Gran Torino and Confessions of s Shopaholic hit DVD land this week
3/5 Dir Clint Eastwood US (PG18) If this is Squint Eastwood’s final onscreen appearance, as he’s said, then he leaves us with something much dirtier than Harry Callahan, maybe unforgivably so. Walt Kowalski is a full-on racist: an unreconstructed Korean War vet and recent widow brandishing his M1 rifle on his suburban Detroit porch with a less-than-welcoming growl. ‘Get off my lawn’ would seem sufficient; Gran Torino appends a whole lot more, viciously. Over the course of its earnest (and thrillingly rude) duration, it finds room for what sounds like every slur for Asians invented. Kowalski threatens to go crazy on his encroaching Hmong neighbours, yet – wouldn’t you know it? – softens as he comes to appreciate the quiet industriousness of Thao (Bee Vang), whom he bosses around out of unexpressed affection.
Where is Sam Fuller when we need him most? The great B-movie poet could have made a meal out of these masculine rites and symbols, especially the 1972 Grand Torino crouched in Kowalski’s garage like a puma. The problem, a somewhat depressing one, is that Eastwood has grown into a director who thinks he’s superior to his mentors. A hint of pretension has crept into his filmmaking (multiple Oscars will do that) and his exchanges with his young cast feel overwrought. Meanwhile, no summation work can improve on Unforgiven; maybe Eastwood can now go back to impressing us. Joshua Rothkopf Dhs85 at Virgin Megastore
Confessions Of A Shopaholic
3/5 Dir PJ Hogan US (PG12) Making a shiny Hollywood film about the perils of shopping is like sending an alcoholic to buy wine for your party. Here, silks glow, furs rustle and getting in debt is fun and glamorous, which is why most of this film is about the slide into negative equity. Getting out again is drawn out and dull. Here, it takes about 15 minutes.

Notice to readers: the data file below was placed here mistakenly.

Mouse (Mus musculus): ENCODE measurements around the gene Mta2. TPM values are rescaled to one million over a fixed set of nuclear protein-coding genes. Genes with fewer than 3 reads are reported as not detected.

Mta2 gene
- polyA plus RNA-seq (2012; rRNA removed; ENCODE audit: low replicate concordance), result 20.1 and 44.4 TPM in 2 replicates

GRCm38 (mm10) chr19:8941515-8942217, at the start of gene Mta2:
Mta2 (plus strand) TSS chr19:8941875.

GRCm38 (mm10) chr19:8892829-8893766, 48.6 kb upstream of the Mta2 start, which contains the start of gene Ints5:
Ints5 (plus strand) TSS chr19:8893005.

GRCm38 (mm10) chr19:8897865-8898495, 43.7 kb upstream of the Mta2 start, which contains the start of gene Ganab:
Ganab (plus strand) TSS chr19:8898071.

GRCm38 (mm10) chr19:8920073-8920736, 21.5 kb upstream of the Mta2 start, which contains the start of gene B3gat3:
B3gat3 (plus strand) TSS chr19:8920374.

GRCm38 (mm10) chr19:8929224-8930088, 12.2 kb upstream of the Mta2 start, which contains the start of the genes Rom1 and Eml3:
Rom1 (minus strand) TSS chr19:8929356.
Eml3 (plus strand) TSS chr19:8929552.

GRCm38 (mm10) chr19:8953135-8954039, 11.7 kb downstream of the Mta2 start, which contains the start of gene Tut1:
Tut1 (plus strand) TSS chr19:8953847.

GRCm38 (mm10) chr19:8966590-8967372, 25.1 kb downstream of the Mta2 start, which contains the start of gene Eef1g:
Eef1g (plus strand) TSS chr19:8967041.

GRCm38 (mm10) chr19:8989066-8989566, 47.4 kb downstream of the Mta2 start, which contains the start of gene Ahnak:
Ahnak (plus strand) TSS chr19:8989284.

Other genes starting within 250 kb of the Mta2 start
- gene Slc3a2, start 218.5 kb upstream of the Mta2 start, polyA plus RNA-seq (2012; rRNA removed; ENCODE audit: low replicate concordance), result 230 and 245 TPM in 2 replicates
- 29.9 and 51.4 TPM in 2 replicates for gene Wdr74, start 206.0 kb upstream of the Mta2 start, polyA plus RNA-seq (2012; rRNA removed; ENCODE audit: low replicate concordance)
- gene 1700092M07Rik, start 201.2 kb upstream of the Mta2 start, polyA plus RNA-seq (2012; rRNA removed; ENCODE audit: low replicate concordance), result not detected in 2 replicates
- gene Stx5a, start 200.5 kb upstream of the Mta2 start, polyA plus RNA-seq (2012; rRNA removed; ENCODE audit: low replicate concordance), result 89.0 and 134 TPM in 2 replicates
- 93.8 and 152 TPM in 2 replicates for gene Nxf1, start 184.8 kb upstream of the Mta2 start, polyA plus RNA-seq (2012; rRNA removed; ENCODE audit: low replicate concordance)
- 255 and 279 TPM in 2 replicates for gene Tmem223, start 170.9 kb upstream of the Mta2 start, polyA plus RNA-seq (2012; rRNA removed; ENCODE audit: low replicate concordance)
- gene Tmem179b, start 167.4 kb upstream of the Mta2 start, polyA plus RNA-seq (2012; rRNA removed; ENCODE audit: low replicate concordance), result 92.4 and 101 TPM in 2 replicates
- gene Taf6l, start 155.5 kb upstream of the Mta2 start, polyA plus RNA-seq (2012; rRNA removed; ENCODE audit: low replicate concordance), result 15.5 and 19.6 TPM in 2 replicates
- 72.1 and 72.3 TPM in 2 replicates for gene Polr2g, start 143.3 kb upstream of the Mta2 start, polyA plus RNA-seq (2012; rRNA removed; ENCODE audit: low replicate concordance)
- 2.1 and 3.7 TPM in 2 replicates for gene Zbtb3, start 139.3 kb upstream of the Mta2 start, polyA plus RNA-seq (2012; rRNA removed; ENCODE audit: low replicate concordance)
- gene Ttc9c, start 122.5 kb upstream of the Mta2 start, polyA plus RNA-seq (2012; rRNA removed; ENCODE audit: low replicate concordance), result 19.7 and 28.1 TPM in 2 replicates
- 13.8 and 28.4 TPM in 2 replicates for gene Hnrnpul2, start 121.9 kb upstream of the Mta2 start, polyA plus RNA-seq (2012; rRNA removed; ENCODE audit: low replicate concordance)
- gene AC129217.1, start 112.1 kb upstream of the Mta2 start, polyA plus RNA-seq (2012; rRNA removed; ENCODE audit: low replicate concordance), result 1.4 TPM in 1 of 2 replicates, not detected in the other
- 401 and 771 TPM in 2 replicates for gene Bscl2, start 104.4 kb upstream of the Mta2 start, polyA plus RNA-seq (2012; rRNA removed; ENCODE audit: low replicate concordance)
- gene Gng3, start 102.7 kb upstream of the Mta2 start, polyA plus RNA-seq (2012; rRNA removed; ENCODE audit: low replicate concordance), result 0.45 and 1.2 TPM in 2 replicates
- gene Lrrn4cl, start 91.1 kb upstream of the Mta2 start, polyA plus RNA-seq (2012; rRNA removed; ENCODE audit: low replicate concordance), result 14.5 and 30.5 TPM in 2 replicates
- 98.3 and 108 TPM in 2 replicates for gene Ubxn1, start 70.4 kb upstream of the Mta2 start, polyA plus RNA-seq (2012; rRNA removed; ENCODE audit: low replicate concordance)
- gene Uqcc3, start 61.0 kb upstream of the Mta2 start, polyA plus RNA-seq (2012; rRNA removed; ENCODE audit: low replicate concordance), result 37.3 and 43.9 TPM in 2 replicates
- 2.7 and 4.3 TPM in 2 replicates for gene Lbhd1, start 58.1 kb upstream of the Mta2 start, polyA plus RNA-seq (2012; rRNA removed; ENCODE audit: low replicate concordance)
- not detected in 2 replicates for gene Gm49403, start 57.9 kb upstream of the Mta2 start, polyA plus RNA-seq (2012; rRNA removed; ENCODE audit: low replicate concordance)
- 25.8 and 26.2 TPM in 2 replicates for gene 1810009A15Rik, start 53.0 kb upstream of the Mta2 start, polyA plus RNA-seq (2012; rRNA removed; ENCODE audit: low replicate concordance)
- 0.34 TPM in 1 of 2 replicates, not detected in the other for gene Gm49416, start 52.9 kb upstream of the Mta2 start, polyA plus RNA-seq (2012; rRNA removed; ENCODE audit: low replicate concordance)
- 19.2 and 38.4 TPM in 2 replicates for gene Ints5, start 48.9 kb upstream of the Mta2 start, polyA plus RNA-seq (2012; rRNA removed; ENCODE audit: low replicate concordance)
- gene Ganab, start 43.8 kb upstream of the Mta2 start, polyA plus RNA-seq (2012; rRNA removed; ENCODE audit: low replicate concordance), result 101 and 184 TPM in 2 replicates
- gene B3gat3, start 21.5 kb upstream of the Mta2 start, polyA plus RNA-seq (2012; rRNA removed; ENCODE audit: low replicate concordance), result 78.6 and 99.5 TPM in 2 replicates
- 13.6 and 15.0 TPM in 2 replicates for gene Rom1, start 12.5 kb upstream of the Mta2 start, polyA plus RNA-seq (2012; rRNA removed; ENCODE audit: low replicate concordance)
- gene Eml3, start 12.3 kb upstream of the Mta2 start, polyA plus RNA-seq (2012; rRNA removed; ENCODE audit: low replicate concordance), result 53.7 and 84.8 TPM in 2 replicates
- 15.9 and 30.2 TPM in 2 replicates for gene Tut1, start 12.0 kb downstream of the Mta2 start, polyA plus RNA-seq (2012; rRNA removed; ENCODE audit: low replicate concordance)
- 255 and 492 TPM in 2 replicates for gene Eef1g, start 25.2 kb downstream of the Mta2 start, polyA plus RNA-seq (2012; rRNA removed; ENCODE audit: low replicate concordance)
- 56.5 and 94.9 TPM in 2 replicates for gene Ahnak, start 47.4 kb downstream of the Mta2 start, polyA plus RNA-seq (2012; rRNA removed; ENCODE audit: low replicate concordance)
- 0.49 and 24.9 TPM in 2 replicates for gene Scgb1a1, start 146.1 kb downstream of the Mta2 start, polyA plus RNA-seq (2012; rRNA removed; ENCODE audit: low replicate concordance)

Still, if you want gritty realism, see an arthouse movie. Or shop in a discount store. As journalist Rebecca, Isla Fisher is silly and adorable – just like this adaptation of Sophie Kinsella’s novel (transposed, naturally, from London to New York). A fashion desperado with more overdue credit card bills than she has little black dresses, she gets a job under sexy Luke Brandon (Hugh Dancy) at his unsexy financial magazine hoping she can claw her way up to the company’s flagship publication, Alette. This is a fabulous alternative reality: editors of fashion magazines drop everything to take rookies shopping and even the debt collector has a sense of humour.
And yet there’s reason beneath the nonsense. Rebecca is an addict: she lies and hurts those around her. She doesn’t even look right in her finery; unlike Carrie Bradshaw, she clumps along in her Louboutins like she has no right to them. And, of course, she doesn’t. She’s a perfectly packaged product of the last boom, and the film knows so. Not that that gets in the way of having lots of escapist fun with the realities of Rebecca’s own private credit crunch. There’s a lesson there, and it’s not how to accessorise a Prada mini-dress. Nina Caplan Dhs85 at Virgin Megastore